"Golden Hamantashen to rule them all, Golden Hamantashen to find them.

Golden Hamantashen brings them all, into the darkness and binds them."

Esther wanted to throw it away immediately, but Mordechai pointed out that it would only find its way into other hands and continue to create more evil in the world. It must be destroyed and there was only one way to do it. It must be thrown into the fire of evil from Mt Doom by the hand of an evil man himself. Though it seemed to Esther and Mordechai that there was no way for that to transpire, they agreed to keep it hidden and trust God for the solution.

Not long after this, Vashti, the wife of the king of Babylon was thrown out of the palace because she was rebellious. The king decided that he needed to find a new wife. All the beautiful maidens of the kingdom were called to the palace where they would compete to see who would be the new queen. Esther also was among the young ladies. Her cousin Mordecai had warned her to keep her Jewish Hobbit identity secret. Wearing high heel shoes helped doubly. They raised her above the average Hobbit height and covered her very hairy Hobbit feet. Her long curly hair covered her pointed ears.

The day of the great beauty contest came and all the lovely ladies stood before the king. Esther was loveliest of them all and was crowned the new queen.

Soon after Esther became queen and moved into the palace, her cousin Mordechai discovered a plot by some Orcs who planned to sneak into the palace to kill the king. He sent a message to Esther about it. She told the king, and the Orcs were captured and executed. And it was written in the King's record books that a man named Mordecai Gandalfsky had saved his life.

After this, the king promoted a new second in command to help him run the kingdom. His name was Haman Sauron. He was mean, nasty and evil, and wanted to rule the world. By magic he knew that the golden Hamantashen of power had found its way back into the kingdom of Babylon. (It had not been in Babylon since the days of Nimrod.) If he could get his hands on it, then nothing could stop him! He also suspected that the golden Hamantashen was in the hands of the Jewish Hobbits and that they were an obstacle to his dreams of ruling the world. The combination of Haman Sauron and the golden Hamantashen would surely be the end of all the goodness in the world.

One day walking down the street, he came face to face with Mordechai Gandalfsky. Unlike most others, Mordechai was unafraid and refused to bow to him. Haman was furious and raised his staff to strike Gandalfsky. But Mordechai was faster and stronger, countering Sauron's attempted blow with his own staff, driving the shocked Haman up against a wall. He shouted, "You'll pay for this Gandalfsky, you and all your Jewish Hobbits. I know your secret and it won't be yours for long."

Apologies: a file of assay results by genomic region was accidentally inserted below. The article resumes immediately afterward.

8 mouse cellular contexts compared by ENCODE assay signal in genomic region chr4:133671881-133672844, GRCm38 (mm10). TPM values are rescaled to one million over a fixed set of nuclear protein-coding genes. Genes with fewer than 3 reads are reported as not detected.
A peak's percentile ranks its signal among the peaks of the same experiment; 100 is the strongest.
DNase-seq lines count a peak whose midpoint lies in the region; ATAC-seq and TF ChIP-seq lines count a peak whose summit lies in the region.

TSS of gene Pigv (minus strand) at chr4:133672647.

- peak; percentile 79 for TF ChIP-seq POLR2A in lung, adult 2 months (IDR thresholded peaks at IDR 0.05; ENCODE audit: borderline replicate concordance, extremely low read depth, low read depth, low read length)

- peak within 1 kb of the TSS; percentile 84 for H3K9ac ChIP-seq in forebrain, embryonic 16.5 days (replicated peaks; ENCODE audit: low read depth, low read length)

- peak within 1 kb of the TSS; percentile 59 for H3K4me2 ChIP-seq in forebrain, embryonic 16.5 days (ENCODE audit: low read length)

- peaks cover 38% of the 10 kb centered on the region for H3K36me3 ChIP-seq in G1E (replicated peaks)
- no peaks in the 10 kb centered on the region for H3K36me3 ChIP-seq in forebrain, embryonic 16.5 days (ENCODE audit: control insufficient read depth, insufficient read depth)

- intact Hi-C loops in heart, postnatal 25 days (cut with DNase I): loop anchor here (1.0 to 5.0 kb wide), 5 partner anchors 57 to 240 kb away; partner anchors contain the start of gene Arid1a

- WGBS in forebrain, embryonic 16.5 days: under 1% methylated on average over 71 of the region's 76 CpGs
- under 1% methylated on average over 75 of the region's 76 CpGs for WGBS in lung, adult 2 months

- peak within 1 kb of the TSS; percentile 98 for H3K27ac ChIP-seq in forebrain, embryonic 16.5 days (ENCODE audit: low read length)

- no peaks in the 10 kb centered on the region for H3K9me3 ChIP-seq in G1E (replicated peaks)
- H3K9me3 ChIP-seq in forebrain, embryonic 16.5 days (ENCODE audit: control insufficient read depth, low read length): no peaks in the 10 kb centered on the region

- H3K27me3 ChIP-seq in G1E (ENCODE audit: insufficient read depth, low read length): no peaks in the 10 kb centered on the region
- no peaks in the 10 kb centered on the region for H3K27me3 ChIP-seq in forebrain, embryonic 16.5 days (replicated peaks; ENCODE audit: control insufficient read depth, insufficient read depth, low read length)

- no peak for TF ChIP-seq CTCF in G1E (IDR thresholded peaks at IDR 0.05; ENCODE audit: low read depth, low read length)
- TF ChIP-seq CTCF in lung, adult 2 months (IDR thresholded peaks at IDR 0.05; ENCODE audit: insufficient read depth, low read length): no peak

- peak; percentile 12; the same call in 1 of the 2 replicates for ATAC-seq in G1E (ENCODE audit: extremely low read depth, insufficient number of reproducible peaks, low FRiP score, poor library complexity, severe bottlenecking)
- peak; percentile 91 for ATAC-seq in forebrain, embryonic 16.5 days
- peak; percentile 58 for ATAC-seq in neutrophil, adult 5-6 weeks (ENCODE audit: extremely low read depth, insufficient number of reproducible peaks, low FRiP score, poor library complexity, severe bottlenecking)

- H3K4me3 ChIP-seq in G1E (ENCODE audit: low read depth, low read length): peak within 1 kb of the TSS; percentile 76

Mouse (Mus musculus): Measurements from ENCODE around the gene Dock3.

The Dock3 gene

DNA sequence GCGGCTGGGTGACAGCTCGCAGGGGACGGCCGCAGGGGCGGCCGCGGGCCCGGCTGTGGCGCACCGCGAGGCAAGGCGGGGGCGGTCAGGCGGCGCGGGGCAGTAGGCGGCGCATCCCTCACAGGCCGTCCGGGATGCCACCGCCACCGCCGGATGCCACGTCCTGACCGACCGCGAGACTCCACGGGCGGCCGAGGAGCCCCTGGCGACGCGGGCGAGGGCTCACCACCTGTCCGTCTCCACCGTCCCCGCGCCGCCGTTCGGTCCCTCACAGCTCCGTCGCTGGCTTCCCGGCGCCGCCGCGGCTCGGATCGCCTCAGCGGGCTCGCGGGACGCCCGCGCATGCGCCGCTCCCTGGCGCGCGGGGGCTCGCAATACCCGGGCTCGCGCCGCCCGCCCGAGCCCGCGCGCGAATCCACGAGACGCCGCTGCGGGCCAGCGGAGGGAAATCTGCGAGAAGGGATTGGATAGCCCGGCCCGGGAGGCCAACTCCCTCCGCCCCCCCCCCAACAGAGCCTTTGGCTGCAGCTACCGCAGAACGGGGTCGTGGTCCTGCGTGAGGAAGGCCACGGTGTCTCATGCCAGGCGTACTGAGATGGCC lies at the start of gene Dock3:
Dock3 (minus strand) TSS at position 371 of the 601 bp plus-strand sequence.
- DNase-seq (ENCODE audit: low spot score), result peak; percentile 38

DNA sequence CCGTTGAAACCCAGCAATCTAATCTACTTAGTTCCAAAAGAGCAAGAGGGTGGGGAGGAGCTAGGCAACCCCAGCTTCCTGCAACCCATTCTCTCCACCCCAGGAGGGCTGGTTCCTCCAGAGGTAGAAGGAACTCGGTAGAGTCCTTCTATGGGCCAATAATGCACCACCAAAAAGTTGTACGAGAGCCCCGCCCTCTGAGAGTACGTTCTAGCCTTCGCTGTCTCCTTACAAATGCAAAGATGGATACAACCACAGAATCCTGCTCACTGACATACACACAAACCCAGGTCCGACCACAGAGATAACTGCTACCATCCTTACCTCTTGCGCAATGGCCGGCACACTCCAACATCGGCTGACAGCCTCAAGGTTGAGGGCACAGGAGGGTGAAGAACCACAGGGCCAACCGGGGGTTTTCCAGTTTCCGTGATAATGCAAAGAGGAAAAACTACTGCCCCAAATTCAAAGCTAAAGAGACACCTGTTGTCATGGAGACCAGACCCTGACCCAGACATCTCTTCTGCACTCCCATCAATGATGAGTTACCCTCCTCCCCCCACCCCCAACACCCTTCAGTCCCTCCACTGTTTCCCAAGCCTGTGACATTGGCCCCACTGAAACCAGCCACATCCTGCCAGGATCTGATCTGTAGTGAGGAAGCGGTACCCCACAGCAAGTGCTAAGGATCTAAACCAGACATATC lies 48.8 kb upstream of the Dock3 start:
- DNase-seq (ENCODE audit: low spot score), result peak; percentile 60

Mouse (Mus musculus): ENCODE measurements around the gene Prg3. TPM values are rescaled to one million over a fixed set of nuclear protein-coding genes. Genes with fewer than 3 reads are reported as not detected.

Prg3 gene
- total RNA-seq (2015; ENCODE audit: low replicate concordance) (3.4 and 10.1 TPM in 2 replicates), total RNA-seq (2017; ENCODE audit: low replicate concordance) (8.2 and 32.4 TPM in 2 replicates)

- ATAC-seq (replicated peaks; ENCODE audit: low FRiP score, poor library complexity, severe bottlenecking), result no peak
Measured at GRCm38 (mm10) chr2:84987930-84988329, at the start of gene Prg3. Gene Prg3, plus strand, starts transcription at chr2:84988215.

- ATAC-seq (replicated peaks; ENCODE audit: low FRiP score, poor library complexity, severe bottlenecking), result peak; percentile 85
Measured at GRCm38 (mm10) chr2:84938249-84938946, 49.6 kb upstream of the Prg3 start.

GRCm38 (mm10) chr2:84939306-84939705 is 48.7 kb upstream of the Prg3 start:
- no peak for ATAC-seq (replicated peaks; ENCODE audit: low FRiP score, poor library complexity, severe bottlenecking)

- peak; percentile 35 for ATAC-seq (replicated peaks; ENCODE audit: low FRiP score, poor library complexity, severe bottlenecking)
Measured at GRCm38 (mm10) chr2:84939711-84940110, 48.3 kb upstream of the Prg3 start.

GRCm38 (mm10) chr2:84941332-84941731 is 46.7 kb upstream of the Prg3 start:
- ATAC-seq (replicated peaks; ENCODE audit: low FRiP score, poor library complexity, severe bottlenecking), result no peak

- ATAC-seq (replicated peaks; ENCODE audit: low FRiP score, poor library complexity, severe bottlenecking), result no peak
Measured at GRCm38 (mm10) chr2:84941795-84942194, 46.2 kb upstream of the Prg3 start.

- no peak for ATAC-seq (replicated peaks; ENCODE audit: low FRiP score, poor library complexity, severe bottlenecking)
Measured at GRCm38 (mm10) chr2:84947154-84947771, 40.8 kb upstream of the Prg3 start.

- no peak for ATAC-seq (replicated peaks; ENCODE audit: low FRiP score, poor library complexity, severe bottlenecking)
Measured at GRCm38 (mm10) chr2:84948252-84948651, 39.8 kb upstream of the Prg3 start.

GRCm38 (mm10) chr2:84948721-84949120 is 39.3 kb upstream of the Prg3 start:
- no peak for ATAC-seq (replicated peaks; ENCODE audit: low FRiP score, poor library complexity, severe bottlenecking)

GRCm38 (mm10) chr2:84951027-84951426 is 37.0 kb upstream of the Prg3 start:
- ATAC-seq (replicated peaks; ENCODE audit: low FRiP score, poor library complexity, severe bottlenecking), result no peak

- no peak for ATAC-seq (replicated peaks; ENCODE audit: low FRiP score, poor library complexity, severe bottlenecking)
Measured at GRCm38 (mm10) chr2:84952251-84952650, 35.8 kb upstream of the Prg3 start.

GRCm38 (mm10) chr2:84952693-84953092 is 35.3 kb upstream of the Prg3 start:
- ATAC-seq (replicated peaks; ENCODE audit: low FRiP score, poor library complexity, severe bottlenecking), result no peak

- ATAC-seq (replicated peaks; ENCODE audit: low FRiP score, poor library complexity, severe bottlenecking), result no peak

Humiliated, Haman went to the king and told him lies about the Jewish Hobbits. He made the king think that they were a threat to his kingdom. He had the king sign an edict allowing for the murder of the Jews and the plundering of their possessions. He told the king that his servants would personally supervise the deposit of the treasures into the royal treasuries. What he did not tell the king was if the golden Hamantashen was found, it would be brought immediately to Haman.

As soon as the edict was published, Mordecai went to Esther and asked her to plead for mercy before the king. Esther was fearful because it was against the law to just walk into the king's presence without being called. She could lose her life.

"Yes it is dangerous," Mordecai agreed, "but these are perilous times."

Esther lamented, "I wish it need not have happened in my time."

Mordecai responded, "So do I and so do all who live to see such times. But that is not for them to decide. All we have to decide is what to do with the time that is given us. If you don't go, relief and deliverance will come to the Jews another way, but you and your father's house shall perish." Esther Bagginstein drew herself up to her full 3'4" height and declared, "Go and call all the Jewish Hobbits to a three day fast. Then after that, I will go to the king. And if I perish, I perish!"

After three days Esther went to the king who was very happy to see her. She told him she was preparing a special lunch the next day and that he and Haman Sauron were invited. The king was delighted and so was Haman.

However, that night the king could not sleep. To occupy his mind, he was reading through the palace records. There he discovered that a certain Mordecai Gandalfsky had saved his life and had never been rewarded. The king then called for Haman Sauron to come so he could get his counsel as to what to do. Hearing that the king desired to honor someone, the egotistical Haman thought it was him. He therefore described a scenario wherein the honoree would be led through the streets in the king's garments, in the king's chariot, with a noblemen walking ahead proclaiming the king's favor on him.